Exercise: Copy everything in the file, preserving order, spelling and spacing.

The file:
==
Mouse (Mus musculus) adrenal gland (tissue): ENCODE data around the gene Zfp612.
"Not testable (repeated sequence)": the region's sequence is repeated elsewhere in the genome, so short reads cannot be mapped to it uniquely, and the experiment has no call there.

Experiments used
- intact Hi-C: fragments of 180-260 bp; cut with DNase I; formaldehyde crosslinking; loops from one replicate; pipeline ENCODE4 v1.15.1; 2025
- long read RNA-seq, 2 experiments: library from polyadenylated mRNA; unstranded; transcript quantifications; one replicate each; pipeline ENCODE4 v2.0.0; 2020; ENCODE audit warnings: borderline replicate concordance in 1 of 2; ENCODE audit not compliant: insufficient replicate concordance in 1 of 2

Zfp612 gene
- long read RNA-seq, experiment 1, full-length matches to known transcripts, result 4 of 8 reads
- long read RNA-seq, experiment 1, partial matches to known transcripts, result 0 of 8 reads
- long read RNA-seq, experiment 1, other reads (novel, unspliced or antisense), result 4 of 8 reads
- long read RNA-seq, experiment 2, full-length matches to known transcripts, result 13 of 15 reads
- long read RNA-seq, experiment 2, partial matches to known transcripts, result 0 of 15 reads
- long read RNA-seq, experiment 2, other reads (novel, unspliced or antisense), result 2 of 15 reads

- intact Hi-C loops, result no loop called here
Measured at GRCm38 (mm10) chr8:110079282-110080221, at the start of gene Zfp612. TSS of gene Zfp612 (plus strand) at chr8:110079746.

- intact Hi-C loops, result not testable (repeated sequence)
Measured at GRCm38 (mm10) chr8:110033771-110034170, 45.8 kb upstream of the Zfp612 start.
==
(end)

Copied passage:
Mouse (Mus musculus) adrenal gland (tissue): ENCODE data around the gene Zfp612.
"Not testable (repeated sequence)": the region's sequence is repeated elsewhere in the genome, so short reads cannot be mapped to it uniquely, and the experiment has no call there.

Experiments used
- intact Hi-C: fragments of 180-260 bp; cut with DNase I; formaldehyde crosslinking; loops from one replicate; pipeline ENCODE4 v1.15.1; 2025
- long read RNA-seq, 2 experiments: library from polyadenylated mRNA; unstranded; transcript quantifications; one replicate each; pipeline ENCODE4 v2.0.0; 2020; ENCODE audit warnings: borderline replicate concordance in 1 of 2; ENCODE audit not compliant: insufficient replicate concordance in 1 of 2

Zfp612 gene
- long read RNA-seq, experiment 1, full-length matches to known transcripts, result 4 of 8 reads
- long read RNA-seq, experiment 1, partial matches to known transcripts, result 0 of 8 reads
- long read RNA-seq, experiment 1, other reads (novel, unspliced or antisense), result 4 of 8 reads
- long read RNA-seq, experiment 2, full-length matches to known transcripts, result 13 of 15 reads
- long read RNA-seq, experiment 2, partial matches to known transcripts, result 0 of 15 reads
- long read RNA-seq, experiment 2, other reads (novel, unspliced or antisense), result 2 of 15 reads

- intact Hi-C loops, result no loop called here
Measured at GRCm38 (mm10) chr8:110079282-110080221, at the start of gene Zfp612. TSS of gene Zfp612 (plus strand) at chr8:110079746.

- intact Hi-C loops, result not testable (repeated sequence)
Measured at GRCm38 (mm10) chr8:110033771-110034170, 45.8 kb upstream of the Zfp612 start.